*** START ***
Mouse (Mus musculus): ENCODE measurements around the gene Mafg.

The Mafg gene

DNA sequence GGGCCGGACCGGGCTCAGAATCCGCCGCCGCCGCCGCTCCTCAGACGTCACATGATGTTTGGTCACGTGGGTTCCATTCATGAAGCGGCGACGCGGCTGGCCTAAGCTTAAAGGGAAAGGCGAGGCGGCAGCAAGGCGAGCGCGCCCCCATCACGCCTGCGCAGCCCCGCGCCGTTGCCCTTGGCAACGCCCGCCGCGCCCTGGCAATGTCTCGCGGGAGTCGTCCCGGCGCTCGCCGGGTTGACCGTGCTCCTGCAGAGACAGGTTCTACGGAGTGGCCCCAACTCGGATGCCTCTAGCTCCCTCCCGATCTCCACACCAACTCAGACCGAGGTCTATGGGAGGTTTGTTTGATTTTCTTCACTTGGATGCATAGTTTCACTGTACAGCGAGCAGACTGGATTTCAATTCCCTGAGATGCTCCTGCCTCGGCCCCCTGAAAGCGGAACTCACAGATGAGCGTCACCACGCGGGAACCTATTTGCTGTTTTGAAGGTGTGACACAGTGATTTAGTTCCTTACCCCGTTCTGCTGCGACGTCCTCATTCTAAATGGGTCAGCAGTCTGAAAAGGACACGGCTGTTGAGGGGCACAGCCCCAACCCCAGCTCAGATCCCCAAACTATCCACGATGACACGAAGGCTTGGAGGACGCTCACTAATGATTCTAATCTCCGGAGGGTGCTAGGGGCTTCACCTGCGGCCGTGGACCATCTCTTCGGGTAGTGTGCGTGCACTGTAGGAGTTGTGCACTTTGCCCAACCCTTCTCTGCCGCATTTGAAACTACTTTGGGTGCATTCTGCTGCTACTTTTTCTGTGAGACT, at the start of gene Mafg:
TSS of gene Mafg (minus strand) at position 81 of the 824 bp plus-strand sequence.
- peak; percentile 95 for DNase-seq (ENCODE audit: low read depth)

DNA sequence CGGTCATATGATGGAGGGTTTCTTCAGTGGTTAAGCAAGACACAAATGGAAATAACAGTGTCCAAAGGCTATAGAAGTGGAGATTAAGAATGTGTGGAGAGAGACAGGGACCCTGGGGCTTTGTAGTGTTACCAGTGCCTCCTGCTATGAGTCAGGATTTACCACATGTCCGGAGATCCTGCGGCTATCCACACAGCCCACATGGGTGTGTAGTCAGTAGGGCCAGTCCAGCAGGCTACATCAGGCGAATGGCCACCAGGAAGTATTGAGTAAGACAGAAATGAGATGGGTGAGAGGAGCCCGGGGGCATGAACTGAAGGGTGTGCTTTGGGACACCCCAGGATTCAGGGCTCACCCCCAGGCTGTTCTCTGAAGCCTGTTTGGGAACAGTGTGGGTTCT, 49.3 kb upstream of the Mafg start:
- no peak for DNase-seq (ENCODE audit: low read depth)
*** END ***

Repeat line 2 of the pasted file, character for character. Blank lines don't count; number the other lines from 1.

The Mafg gene